Filed Under:

Americans Rediscover The Kick Of Hard Cider

Play associated audio

A couple hundred years ago. hard apple cider used to be the drink of choice for thirsty Americans. It was easy to make and easy to find. But as people moved into cities, and beer became more popular, cider fell out of fashion.

Now it's come roaring back. U.S. hard cider sales are up 65 percent over last year, and just about all the big beer companies sell it, as well as many artisan brewers. Finding cider at your local bar is often no longer a problem.

Among the impressive assortment of beer taps at Two Brothers Tavern in Middlebury, Vt., for example, is one that is bright green and shaped like an apple. "Sales have probably doubled, tripled in the last two or three years," says Two Brothers bartender Andy Buxton. "It used to be nothing. But nowadays probably 30 percent of people who are coming in here are demanding cider, not just asking for it. Even our locals who are drinking Budweiser are starting to switch over to a little bit of cider."

Amanda Geiger of Binghamton, N.Y., began drinking hard cider a few years ago. "I think pretty much everywhere you go you see at least one cider on tap now."

And she says there's a tremendous variety in flavor. "It's not all like sweet apple juice with a kick — [there's] more variety. You've got your drier ones, your sweeter ones, you've got your spiced ones. And I just think there's more room for everyone's taste in there."

Cider's popularity has evolved since the late '80s, when the rise of microbrewed beers began, sparking a renewed interest in small batch brewing. But it's only in the last few years that cider's popularity has exploded nationwide, attracting marketing giants like Miller Coors and Anheuser-Busch.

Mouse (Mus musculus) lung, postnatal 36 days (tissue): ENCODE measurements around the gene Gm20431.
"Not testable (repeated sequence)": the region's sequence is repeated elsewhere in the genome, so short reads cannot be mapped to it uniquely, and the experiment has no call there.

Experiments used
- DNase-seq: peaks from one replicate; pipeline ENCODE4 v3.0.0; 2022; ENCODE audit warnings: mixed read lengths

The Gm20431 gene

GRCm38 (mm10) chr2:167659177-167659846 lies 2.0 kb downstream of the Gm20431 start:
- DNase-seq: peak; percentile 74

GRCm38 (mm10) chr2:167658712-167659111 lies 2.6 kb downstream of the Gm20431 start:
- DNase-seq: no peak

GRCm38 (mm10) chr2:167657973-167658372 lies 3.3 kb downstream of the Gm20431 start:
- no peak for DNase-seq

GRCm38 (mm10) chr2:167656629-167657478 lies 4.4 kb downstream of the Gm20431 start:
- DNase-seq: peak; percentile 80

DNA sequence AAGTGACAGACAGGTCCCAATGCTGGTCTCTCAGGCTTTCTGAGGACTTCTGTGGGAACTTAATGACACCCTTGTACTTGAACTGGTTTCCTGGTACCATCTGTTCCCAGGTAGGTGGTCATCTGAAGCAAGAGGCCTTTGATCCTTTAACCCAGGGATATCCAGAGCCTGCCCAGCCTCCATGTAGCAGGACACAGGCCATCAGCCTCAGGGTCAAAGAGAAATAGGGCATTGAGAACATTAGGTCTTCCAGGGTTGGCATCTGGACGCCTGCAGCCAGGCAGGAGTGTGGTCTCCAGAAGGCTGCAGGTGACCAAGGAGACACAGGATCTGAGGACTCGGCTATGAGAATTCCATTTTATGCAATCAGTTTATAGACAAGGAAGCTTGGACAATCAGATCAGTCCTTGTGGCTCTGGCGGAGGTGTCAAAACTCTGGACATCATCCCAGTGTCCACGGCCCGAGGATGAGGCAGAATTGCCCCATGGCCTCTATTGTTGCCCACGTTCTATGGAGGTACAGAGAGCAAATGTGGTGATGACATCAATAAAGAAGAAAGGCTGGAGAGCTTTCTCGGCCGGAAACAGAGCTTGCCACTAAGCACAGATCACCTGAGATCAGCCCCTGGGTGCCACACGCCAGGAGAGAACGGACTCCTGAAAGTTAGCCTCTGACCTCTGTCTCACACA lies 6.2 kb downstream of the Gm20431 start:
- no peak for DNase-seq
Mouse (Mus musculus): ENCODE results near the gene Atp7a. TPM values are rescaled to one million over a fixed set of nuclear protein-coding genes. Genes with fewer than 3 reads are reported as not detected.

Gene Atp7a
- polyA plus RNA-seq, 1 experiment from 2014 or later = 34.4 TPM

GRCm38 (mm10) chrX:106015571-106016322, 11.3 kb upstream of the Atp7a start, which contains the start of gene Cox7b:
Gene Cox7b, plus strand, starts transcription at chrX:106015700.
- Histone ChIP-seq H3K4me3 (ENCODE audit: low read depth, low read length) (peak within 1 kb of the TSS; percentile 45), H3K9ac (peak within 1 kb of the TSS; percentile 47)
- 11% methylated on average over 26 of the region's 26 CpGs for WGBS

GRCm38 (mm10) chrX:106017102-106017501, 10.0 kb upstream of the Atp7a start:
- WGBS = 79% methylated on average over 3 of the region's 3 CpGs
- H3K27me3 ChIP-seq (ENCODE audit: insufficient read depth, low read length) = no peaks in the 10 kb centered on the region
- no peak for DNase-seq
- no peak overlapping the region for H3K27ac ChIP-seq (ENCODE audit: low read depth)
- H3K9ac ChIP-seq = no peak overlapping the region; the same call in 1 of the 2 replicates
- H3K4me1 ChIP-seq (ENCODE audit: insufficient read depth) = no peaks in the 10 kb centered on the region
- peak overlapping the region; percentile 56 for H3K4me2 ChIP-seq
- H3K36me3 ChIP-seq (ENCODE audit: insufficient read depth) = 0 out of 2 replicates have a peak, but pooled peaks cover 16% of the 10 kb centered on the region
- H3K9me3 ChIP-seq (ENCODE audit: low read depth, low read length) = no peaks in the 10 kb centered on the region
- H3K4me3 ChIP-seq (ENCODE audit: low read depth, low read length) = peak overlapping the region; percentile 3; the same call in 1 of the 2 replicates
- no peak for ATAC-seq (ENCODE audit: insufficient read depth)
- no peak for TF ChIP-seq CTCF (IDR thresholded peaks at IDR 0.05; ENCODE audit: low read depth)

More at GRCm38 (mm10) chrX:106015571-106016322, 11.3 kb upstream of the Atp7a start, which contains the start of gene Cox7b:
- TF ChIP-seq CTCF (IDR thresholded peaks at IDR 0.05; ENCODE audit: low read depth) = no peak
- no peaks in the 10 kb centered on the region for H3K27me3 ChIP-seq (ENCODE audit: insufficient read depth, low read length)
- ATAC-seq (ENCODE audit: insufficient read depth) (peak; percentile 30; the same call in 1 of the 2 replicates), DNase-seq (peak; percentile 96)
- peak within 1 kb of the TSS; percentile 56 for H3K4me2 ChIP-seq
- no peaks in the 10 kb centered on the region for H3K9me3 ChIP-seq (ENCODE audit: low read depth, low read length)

Andrea Riberi, a beverage analyst for Nielsen, the market research firm, says it helps that cider appeals to both sexes. It's gluten free and seen as something new. "People who were born in the '80s and '90s — which we call millennials — they really want what's new, they're always looking for the next big thing," she says.

And the next big thing is hard cider, often with new flavor and fruit variations, such as pomegranate and pumpkin.

According to business advisors at SymphonyIRI Group, U.S. cider sales for the last 12 months were just shy of $90 million.

Leading the pack is Woodchuck Hard Cider, which was first bottled in 1991 in a small cidery in tiny Proctorsville, Vt. Today, Woodchuck's bottling plant employs 125 people and cranks out 70,000 cases of hard cider a week. Bret Williams bought the company in 2003 and says he's watched as the U.S. cider market has gone from a 4-million-case category to 7-million.

"When I started with the company way back when, all [we] heard was no," Williams says. "People didn't know what hard cider was. Now it's gone from fringe behavior to a very small movement. But it's becoming powerful. People are incredibly passionate about Woodchuck."

While Americans still don't drink nearly as much cider as folks in the United Kingdom, where cider never lost its appeal, Williams thinks there's plenty of room for growth. "The whole cider category is only 0.2 percent of the beer market, and in England and Ireland, it's 15 to 20 percent. So there is so much upward traction for the category, it's almost mind numbing," he says.

While industry analysts doubt the U.S. market for cider will ever be as big as the U.K.'s, Ireland's C&C Group, which makes the cider brand Magners, is more bullish. So bullish, in fact, that the company has announced plans to buy Woodchuck for $305 million.

Copyright 2012 Vermont Public Radio. To see more, visit http://www.vpr.net.

NPR

Robert Irwin Brings 'Big' To Texas With Permanent Art Installation

The 87-year-old conceptual artist unveils a large-scale installation of his work in Marfa, Texas, this week. He's spent his career creating site-specific art that often treats light as its subject.
NPR

Scraped, Splattered — But Silent No More. Finally, The Dinner Plate Gets Its Say

Instagram is the Internet's semi-obsessive, borderline-creepy love letter to food. But behind every great meal is a plate doing a pretty-OK job. So a comedian made an Instagram to celebrate plates.
NPR

Hillary Clinton Picks Her VP Nominee: Who Is Tim Kaine?

Hillary Clinton has tapped Virginia SenatorTim Kaine to be her running mate, completing the democratic presidential ticket.
NPR

Making The Cloud Green: Tech Firms Push For Renewable Energy Sources

Few people can demand what kind of electricity they get. But Microsoft and Facebook, which operate huge, power-hungry data centers, are trying to green up the electricity grid with their buying power.

Leave a Comment

Help keep the conversation civil. Please refer to our Terms of Use and Code of Conduct before posting your comments.